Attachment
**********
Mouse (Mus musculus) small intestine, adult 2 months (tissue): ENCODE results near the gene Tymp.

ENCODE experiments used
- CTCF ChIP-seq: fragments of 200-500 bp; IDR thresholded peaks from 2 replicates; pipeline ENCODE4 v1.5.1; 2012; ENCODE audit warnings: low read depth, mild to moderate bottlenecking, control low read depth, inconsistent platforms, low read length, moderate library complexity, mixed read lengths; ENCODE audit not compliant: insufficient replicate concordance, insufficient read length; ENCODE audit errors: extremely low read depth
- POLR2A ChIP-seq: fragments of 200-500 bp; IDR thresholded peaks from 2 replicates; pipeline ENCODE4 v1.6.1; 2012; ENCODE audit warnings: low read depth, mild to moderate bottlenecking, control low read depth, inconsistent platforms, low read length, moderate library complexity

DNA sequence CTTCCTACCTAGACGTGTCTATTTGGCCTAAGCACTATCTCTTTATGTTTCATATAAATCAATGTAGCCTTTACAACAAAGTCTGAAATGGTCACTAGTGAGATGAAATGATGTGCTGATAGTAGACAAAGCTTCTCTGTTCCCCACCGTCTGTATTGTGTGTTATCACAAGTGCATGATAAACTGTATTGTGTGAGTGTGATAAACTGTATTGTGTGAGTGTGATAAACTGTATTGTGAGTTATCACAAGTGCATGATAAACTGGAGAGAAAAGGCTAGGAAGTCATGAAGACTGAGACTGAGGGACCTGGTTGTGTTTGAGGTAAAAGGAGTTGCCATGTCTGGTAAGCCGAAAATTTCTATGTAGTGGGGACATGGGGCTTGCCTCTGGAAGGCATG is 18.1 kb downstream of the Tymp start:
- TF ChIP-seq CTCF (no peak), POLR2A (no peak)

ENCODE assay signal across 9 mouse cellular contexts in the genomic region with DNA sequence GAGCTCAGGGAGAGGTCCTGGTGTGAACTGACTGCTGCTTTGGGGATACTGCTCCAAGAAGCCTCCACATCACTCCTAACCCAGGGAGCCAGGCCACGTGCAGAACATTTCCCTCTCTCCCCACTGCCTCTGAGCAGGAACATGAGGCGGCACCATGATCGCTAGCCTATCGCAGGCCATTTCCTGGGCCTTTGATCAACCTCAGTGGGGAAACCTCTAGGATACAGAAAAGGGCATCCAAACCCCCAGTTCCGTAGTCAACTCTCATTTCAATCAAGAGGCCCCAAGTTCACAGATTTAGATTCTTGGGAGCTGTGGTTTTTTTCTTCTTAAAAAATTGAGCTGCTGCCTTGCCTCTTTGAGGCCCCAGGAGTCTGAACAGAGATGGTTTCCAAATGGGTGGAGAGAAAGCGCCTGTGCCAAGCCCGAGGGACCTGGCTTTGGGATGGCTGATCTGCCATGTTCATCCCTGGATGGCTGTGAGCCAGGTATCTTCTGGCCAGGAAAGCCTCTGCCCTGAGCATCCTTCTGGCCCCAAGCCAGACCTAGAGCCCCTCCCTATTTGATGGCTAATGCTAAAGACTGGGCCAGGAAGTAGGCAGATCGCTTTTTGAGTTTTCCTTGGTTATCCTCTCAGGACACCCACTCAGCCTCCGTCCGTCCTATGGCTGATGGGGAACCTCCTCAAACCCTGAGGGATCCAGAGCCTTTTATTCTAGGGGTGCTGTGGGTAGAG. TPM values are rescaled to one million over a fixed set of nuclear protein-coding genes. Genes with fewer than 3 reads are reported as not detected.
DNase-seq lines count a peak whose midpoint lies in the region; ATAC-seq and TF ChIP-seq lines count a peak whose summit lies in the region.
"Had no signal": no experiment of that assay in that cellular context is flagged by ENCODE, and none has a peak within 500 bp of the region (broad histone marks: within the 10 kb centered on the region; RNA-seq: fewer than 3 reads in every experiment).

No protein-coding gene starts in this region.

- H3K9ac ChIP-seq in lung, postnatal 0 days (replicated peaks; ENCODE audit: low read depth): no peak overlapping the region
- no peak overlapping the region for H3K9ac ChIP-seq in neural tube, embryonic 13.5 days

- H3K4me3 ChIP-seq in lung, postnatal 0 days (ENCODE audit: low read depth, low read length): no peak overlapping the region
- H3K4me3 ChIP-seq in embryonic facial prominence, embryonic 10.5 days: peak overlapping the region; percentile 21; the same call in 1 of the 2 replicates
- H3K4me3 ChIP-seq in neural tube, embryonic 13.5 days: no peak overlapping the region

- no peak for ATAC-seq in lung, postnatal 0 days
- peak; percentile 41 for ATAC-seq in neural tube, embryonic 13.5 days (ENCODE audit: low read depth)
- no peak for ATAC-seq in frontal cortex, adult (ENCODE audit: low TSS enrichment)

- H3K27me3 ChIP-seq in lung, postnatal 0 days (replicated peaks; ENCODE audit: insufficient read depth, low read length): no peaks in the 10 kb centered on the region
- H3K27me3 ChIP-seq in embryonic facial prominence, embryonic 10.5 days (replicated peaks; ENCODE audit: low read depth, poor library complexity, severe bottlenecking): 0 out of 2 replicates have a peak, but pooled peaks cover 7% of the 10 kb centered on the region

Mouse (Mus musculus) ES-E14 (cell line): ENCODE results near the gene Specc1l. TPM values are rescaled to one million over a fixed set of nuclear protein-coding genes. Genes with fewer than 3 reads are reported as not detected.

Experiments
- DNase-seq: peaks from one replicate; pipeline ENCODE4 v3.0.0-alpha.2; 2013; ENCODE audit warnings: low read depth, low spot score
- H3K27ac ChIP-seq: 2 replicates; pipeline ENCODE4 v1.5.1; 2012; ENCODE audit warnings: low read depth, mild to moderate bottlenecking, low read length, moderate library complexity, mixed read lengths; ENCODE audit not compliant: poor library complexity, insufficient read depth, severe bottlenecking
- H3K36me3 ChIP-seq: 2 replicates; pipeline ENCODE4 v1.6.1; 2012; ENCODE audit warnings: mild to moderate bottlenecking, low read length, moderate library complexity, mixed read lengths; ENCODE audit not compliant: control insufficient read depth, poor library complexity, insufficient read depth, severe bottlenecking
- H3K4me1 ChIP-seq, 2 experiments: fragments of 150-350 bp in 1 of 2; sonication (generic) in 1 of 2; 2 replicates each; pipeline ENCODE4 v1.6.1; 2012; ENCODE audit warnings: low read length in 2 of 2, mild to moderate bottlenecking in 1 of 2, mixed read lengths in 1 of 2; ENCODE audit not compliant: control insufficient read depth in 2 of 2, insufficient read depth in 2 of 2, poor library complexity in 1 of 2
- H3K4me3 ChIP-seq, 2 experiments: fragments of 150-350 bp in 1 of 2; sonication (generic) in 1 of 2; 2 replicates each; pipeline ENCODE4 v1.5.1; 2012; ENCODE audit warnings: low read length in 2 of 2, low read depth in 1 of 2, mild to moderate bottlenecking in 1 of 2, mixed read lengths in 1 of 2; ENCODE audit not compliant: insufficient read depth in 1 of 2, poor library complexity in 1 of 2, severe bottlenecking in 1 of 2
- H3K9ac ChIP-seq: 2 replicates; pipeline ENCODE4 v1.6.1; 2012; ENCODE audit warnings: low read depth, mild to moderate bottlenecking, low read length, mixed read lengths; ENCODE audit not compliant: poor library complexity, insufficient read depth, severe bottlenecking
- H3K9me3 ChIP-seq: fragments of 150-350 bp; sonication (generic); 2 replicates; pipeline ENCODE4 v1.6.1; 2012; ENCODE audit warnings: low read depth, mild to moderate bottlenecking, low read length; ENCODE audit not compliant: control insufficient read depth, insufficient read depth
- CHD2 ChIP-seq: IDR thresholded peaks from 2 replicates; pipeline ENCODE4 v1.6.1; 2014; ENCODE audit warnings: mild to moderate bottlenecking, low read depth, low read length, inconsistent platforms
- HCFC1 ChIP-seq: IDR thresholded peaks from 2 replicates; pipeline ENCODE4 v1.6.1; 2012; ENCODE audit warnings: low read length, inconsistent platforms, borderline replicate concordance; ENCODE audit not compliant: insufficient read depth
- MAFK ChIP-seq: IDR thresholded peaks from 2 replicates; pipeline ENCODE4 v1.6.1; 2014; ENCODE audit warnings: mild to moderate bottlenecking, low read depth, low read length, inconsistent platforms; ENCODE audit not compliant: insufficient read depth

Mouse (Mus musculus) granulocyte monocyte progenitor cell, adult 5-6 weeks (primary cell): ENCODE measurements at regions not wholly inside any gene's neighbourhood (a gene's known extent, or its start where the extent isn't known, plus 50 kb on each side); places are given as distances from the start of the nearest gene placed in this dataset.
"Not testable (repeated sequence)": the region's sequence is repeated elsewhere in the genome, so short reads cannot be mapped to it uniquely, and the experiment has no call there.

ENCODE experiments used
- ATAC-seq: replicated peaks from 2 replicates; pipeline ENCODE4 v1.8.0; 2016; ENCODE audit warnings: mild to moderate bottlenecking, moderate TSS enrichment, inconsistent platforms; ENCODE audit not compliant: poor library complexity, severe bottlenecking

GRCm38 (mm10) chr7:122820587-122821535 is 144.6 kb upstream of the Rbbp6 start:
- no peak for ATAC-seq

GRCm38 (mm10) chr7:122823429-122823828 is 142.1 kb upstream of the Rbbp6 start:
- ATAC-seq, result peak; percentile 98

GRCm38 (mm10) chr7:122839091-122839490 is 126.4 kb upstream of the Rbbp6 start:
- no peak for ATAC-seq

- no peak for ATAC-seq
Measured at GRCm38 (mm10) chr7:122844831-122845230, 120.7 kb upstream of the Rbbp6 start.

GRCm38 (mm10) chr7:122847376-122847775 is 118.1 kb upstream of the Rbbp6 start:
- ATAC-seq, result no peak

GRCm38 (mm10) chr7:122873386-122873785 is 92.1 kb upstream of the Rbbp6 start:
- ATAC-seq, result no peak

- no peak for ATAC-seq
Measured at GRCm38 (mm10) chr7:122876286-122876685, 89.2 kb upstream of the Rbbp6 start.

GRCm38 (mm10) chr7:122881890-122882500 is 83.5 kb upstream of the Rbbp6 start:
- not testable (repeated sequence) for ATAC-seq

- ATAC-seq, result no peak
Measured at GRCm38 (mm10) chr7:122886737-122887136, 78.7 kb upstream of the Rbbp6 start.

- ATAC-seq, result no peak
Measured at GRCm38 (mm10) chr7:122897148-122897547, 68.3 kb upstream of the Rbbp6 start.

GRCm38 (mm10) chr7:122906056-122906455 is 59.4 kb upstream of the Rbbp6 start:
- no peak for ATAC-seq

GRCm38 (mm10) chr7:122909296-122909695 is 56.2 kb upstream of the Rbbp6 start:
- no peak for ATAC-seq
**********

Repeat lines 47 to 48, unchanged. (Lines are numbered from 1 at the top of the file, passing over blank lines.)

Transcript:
GRCm38 (mm10) chr7:122873386-122873785 is 92.1 kb upstream of the Rbbp6 start:
- ATAC-seq, result no peak